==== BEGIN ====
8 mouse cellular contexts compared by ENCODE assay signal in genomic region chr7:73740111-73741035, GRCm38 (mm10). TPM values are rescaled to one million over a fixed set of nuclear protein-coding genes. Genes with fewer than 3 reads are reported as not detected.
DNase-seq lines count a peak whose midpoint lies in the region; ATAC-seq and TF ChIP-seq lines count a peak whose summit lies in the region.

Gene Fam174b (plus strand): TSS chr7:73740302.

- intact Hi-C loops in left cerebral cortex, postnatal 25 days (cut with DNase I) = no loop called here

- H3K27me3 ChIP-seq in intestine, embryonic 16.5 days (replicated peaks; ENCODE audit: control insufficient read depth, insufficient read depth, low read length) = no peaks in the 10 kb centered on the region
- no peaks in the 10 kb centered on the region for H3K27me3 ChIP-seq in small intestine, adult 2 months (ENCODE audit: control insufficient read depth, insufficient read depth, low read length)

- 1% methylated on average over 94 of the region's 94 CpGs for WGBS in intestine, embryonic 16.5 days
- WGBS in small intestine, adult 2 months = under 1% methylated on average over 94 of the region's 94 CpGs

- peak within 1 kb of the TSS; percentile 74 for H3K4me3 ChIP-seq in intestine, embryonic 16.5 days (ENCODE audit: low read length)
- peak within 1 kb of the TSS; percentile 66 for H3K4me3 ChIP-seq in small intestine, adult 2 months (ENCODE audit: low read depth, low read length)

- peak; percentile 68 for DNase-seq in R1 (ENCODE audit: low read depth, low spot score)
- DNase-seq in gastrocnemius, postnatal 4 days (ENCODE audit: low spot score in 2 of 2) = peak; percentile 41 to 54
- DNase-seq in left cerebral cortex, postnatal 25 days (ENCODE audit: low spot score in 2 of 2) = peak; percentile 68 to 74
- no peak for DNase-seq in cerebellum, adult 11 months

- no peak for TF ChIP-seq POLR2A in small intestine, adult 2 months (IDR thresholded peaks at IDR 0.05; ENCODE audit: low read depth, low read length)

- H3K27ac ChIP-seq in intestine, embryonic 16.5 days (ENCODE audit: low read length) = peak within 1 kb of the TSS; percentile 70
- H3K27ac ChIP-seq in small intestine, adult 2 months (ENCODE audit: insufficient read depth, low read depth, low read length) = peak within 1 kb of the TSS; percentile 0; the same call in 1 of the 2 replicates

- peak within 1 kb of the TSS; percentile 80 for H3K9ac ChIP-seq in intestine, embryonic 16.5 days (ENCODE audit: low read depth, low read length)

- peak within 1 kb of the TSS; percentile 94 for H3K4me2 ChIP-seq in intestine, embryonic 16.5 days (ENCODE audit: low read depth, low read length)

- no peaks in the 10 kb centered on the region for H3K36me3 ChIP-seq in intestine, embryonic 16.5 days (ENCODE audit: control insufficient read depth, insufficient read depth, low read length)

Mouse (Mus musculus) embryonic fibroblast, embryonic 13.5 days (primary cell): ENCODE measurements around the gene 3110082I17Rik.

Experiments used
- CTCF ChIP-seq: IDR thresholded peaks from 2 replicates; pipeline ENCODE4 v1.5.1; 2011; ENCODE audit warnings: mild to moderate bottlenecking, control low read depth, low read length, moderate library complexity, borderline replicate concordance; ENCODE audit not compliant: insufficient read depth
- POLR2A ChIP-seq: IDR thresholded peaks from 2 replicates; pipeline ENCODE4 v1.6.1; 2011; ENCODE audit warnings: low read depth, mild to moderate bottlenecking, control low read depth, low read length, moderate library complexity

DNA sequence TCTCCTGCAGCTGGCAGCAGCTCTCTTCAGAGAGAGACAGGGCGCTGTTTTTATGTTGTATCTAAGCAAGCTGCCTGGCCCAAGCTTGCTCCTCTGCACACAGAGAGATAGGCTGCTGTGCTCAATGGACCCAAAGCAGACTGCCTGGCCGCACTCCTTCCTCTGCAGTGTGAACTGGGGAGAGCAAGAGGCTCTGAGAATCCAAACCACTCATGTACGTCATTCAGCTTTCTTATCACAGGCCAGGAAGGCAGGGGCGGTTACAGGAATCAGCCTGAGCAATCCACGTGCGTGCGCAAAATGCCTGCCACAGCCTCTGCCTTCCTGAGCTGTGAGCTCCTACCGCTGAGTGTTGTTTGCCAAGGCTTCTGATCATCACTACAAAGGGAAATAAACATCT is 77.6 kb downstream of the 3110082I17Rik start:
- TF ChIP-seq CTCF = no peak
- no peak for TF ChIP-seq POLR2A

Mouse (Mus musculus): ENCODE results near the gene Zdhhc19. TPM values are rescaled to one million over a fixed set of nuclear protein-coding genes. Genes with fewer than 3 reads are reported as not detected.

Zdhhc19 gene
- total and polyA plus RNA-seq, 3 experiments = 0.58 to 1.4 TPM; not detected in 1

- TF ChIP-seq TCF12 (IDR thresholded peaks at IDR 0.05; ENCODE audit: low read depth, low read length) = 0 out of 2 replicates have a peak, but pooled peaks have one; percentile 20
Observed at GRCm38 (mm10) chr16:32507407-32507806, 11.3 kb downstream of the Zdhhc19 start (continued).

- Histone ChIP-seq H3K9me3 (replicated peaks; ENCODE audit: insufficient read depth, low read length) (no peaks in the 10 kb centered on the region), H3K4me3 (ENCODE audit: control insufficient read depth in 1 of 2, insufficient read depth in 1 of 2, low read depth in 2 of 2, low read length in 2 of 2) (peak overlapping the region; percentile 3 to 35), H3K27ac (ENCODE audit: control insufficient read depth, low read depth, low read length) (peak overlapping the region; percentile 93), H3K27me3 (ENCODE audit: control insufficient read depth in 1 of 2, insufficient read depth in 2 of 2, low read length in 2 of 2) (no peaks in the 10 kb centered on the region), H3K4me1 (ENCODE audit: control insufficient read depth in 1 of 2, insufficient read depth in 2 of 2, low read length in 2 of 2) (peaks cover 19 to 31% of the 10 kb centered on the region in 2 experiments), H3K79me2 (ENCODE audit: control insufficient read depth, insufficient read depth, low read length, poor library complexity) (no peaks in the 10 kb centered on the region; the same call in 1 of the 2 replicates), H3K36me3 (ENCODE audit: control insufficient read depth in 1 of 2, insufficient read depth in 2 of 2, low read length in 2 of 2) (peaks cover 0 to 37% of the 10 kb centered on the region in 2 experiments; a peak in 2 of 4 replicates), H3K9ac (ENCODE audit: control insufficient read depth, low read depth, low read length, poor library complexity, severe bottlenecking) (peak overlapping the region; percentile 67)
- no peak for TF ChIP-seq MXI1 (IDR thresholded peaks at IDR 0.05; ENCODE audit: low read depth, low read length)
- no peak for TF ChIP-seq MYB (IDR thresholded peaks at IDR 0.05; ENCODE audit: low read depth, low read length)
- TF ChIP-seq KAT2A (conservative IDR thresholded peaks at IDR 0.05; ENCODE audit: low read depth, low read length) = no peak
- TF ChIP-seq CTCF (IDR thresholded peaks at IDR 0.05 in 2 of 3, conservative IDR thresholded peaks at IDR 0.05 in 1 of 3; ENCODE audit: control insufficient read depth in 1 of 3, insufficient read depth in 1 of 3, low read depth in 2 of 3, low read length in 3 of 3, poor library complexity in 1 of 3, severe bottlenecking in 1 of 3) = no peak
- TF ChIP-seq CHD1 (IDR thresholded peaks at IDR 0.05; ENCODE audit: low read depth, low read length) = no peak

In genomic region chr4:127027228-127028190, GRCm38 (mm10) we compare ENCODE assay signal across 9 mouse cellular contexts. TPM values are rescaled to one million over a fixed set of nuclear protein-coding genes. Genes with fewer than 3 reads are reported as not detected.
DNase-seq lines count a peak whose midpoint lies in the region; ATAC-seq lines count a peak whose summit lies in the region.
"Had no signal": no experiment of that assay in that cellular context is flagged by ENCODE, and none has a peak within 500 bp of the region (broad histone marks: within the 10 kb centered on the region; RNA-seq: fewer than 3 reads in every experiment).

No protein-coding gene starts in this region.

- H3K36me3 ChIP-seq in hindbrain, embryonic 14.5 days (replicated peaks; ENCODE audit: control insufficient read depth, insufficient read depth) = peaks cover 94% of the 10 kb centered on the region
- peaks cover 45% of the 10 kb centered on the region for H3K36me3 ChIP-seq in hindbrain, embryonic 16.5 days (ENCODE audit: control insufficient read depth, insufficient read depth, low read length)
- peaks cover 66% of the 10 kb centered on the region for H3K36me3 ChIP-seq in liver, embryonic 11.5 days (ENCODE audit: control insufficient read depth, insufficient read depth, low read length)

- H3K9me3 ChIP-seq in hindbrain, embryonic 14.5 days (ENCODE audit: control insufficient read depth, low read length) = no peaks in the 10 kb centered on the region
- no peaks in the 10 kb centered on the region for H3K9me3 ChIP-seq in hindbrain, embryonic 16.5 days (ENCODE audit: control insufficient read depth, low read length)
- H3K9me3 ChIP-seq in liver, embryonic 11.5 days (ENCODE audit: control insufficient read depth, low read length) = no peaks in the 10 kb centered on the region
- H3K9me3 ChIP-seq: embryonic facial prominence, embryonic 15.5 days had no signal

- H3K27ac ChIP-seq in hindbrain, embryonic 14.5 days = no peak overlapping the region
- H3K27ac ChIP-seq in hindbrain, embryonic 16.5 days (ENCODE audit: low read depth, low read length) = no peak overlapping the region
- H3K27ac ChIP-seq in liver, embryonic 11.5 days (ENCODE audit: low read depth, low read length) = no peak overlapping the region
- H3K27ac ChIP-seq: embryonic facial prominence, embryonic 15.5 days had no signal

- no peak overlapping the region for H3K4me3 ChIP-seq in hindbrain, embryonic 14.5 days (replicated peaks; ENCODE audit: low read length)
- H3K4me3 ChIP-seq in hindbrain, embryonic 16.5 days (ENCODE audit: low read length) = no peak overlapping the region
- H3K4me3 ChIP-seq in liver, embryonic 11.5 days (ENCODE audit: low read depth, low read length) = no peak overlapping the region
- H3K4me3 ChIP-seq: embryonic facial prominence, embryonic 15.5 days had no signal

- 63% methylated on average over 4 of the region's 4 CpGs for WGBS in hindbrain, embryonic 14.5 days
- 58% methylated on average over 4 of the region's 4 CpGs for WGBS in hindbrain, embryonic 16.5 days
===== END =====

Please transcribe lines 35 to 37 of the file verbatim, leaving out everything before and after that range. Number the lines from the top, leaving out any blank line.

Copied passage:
- no peak for TF ChIP-seq MYB (IDR thresholded peaks at IDR 0.05; ENCODE audit: low read depth, low read length)
- TF ChIP-seq KAT2A (conservative IDR thresholded peaks at IDR 0.05; ENCODE audit: low read depth, low read length) = no peak
- TF ChIP-seq CTCF (IDR thresholded peaks at IDR 0.05 in 2 of 3, conservative IDR thresholded peaks at IDR 0.05 in 1 of 3; ENCODE audit: control insufficient read depth in 1 of 3, insufficient read depth in 1 of 3, low read depth in 2 of 3, low read length in 3 of 3, poor library complexity in 1 of 3, severe bottlenecking in 1 of 3) = no peak